OUTSIDE OF CALIFORNIA, few pathologists or laboratory administrators are aware of the unfolding enforcement campaign that was initiated by the state’s Medi-Cal program. At issue is a decades-long practice of offering providers low laboratory test prices—in some cases well below the Medi-Cal fee schedule.
You may say, “what’s the big deal?”, since, for years, you’ve seen public laboratory companies in many other states give similar rock-bottom prices to providers and payers that are also much less than the Medicare Part B lab test fee schedule and/or local Medicaid fees.
Well, in California, the big deal is that the California Department of Health Care Services (DHCS) is now in the midst of enforcing its interpretation of a 40-year-old state law, section 51501(a), that deals with the issue of laboratories passing low prices to providers, but not passing those same lab prices to Medi-Cal, the state’s Medicaid program. I will leave it to you to read this special issue of THE DARK REPORT and make up your own mind as to whether DHCS or the laboratory companies have the strongest legal position.
And this brings me back to my starting point. Once you read about the details of this unexpected enforcement campaign of California state law, I’d like you to ponder this question: If many state Medicaid programs are at the brink of insolvency, and if the federal Medicare program is outspending revenue, then how much longer will deep-discounting lab test price arrangements continue before catching the attention of government health program administrators? Can the lab industry defend a situation where a profitable big laboratory gives a below-cost test price of, say, $2 to a client, then turns around and bills the federal/state health program the full fee-for-service price of $10 or $20, on a patient seen in the same doctor’s office, no less!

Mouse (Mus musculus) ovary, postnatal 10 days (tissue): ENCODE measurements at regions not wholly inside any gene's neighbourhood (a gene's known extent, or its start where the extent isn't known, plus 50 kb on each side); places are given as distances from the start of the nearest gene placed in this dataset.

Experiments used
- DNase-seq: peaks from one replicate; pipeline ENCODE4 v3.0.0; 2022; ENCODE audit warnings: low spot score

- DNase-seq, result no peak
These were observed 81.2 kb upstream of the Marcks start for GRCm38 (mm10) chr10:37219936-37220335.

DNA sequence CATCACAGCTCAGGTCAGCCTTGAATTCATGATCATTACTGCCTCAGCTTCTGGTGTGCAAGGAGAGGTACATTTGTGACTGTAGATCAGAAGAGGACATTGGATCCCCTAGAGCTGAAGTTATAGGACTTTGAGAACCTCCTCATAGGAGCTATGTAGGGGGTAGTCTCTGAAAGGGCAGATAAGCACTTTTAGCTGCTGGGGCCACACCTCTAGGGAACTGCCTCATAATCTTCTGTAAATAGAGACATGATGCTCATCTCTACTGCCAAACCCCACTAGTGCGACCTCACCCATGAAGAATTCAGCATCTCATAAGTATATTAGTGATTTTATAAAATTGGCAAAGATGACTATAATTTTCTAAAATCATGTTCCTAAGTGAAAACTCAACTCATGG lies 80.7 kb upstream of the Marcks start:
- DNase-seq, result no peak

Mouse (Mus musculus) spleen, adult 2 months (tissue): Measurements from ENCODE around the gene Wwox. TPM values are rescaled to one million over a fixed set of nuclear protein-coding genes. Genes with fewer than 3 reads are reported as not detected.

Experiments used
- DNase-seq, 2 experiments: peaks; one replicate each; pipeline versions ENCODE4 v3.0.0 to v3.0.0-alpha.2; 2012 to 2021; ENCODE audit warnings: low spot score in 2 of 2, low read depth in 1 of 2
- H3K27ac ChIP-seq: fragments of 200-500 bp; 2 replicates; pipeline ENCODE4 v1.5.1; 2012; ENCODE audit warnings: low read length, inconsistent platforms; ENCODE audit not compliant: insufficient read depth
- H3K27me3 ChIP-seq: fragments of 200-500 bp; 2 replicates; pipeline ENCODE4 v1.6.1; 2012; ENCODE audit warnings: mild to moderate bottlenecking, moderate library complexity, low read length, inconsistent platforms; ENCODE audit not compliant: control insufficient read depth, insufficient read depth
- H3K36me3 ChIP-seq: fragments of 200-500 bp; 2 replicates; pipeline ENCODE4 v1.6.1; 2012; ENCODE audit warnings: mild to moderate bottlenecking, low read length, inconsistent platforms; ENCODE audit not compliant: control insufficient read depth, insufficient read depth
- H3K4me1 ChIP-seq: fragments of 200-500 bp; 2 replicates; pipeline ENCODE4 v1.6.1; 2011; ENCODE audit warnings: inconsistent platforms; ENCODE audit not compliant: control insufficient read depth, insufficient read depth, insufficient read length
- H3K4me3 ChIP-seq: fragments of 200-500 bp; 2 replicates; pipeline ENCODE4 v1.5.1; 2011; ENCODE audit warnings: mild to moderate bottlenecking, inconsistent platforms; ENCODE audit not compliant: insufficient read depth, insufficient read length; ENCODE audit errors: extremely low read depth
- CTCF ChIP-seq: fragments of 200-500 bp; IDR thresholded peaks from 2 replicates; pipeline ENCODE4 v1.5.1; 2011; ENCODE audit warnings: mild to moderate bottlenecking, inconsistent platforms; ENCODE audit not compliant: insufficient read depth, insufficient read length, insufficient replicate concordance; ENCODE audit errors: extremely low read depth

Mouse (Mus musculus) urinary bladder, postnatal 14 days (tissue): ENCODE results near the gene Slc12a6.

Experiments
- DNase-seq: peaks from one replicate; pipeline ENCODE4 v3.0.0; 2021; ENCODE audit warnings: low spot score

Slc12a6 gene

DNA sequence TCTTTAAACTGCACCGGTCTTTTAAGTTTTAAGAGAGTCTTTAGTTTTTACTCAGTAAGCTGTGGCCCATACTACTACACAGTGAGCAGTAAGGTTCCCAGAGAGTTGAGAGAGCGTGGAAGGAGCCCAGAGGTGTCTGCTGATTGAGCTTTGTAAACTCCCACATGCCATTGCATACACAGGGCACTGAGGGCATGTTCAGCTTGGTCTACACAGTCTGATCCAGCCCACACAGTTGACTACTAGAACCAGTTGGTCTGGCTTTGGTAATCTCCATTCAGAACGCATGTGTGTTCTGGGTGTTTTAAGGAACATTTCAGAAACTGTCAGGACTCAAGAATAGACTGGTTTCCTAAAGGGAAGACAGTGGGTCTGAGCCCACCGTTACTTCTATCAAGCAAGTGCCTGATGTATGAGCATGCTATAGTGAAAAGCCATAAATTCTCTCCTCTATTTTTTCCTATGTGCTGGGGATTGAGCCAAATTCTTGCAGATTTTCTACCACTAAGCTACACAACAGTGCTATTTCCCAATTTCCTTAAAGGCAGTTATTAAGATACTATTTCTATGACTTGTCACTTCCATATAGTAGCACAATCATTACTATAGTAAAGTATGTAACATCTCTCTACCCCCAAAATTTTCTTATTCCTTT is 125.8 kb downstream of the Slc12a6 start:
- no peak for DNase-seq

I would further observe that the financial times in 2011 are much different than in 2000 and 2005. Government health programs are desperate to find the money needed to fund their mission. With that in mind, allow me to ask you this question: If you were in Las Vegas at the oddsmaker’s desk, would you bet your own money that, in five years, government health plans will still allow labs to give providers discounted prices that are less than Medicare and Medicaid fees, while not also passing those same low prices along to the Medicare and Medicaid programs? If you wouldn’t make that bet, you may be acknowledging that loss- leader pricing for lab tests doesn’t have much of a future.